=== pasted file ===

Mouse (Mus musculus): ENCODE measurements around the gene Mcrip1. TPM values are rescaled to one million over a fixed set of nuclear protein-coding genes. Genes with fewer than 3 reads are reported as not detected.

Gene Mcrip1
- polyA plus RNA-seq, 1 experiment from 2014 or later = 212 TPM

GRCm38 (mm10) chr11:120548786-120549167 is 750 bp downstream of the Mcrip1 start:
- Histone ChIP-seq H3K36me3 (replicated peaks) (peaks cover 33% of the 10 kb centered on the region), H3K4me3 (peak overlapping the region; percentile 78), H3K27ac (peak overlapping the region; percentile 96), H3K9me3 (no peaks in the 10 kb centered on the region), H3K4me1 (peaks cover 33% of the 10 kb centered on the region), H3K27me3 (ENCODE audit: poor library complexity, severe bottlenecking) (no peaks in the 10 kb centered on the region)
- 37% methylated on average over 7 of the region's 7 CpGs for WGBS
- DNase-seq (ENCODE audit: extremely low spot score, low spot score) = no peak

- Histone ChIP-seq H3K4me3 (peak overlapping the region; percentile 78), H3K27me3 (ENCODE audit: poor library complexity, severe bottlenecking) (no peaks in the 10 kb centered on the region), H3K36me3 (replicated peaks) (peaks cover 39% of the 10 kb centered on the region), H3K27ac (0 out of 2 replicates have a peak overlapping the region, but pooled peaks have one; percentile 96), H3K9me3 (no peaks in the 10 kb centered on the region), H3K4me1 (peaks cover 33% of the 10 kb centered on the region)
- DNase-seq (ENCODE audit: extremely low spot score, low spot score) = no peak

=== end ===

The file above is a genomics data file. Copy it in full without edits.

Mouse (Mus musculus): ENCODE measurements around the gene Mcrip1. TPM values are rescaled to one million over a fixed set of nuclear protein-coding genes. Genes with fewer than 3 reads are reported as not detected.

Gene Mcrip1
- polyA plus RNA-seq, 1 experiment from 2014 or later = 212 TPM

GRCm38 (mm10) chr11:120548786-120549167 is 750 bp downstream of the Mcrip1 start:
- Histone ChIP-seq H3K36me3 (replicated peaks) (peaks cover 33% of the 10 kb centered on the region), H3K4me3 (peak overlapping the region; percentile 78), H3K27ac (peak overlapping the region; percentile 96), H3K9me3 (no peaks in the 10 kb centered on the region), H3K4me1 (peaks cover 33% of the 10 kb centered on the region), H3K27me3 (ENCODE audit: poor library complexity, severe bottlenecking) (no peaks in the 10 kb centered on the region)
- 37% methylated on average over 7 of the region's 7 CpGs for WGBS
- DNase-seq (ENCODE audit: extremely low spot score, low spot score) = no peak

- Histone ChIP-seq H3K4me3 (peak overlapping the region; percentile 78), H3K27me3 (ENCODE audit: poor library complexity, severe bottlenecking) (no peaks in the 10 kb centered on the region), H3K36me3 (replicated peaks) (peaks cover 39% of the 10 kb centered on the region), H3K27ac (0 out of 2 replicates have a peak overlapping the region, but pooled peaks have one; percentile 96), H3K9me3 (no peaks in the 10 kb centered on the region), H3K4me1 (peaks cover 33% of the 10 kb centered on the region)
- DNase-seq (ENCODE audit: extremely low spot score, low spot score) = no peak